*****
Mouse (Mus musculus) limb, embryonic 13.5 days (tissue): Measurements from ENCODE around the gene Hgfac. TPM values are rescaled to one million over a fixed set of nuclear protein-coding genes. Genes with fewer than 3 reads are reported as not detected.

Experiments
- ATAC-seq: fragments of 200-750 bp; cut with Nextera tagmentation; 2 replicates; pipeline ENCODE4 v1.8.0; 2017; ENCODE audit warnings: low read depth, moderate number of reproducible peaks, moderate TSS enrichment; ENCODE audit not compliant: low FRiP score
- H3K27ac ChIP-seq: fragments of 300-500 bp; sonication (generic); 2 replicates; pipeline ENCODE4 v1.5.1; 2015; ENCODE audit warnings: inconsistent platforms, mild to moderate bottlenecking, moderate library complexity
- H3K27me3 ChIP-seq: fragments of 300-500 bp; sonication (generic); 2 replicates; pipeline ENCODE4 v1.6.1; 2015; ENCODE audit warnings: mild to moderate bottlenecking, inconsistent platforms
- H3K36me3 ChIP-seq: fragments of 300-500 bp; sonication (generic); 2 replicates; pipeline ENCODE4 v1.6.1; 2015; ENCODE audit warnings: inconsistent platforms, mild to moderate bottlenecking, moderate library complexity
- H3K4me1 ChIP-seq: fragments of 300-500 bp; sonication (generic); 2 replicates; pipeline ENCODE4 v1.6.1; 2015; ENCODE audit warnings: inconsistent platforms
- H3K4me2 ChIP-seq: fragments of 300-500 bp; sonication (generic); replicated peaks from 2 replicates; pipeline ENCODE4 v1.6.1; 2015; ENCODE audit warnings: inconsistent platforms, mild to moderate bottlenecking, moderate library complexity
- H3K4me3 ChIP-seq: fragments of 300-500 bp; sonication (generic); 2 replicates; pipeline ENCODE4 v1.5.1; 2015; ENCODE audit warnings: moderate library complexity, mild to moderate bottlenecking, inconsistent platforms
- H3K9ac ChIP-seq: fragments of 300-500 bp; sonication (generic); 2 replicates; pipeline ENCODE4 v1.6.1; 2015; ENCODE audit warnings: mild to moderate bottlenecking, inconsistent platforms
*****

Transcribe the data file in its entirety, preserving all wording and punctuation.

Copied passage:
Mouse (Mus musculus) limb, embryonic 13.5 days (tissue): Measurements from ENCODE around the gene Hgfac. TPM values are rescaled to one million over a fixed set of nuclear protein-coding genes. Genes with fewer than 3 reads are reported as not detected.

Experiments
- ATAC-seq: fragments of 200-750 bp; cut with Nextera tagmentation; 2 replicates; pipeline ENCODE4 v1.8.0; 2017; ENCODE audit warnings: low read depth, moderate number of reproducible peaks, moderate TSS enrichment; ENCODE audit not compliant: low FRiP score
- H3K27ac ChIP-seq: fragments of 300-500 bp; sonication (generic); 2 replicates; pipeline ENCODE4 v1.5.1; 2015; ENCODE audit warnings: inconsistent platforms, mild to moderate bottlenecking, moderate library complexity
- H3K27me3 ChIP-seq: fragments of 300-500 bp; sonication (generic); 2 replicates; pipeline ENCODE4 v1.6.1; 2015; ENCODE audit warnings: mild to moderate bottlenecking, inconsistent platforms
- H3K36me3 ChIP-seq: fragments of 300-500 bp; sonication (generic); 2 replicates; pipeline ENCODE4 v1.6.1; 2015; ENCODE audit warnings: inconsistent platforms, mild to moderate bottlenecking, moderate library complexity
- H3K4me1 ChIP-seq: fragments of 300-500 bp; sonication (generic); 2 replicates; pipeline ENCODE4 v1.6.1; 2015; ENCODE audit warnings: inconsistent platforms
- H3K4me2 ChIP-seq: fragments of 300-500 bp; sonication (generic); replicated peaks from 2 replicates; pipeline ENCODE4 v1.6.1; 2015; ENCODE audit warnings: inconsistent platforms, mild to moderate bottlenecking, moderate library complexity
- H3K4me3 ChIP-seq: fragments of 300-500 bp; sonication (generic); 2 replicates; pipeline ENCODE4 v1.5.1; 2015; ENCODE audit warnings: moderate library complexity, mild to moderate bottlenecking, inconsistent platforms
- H3K9ac ChIP-seq: fragments of 300-500 bp; sonication (generic); 2 replicates; pipeline ENCODE4 v1.6.1; 2015; ENCODE audit warnings: mild to moderate bottlenecking, inconsistent platforms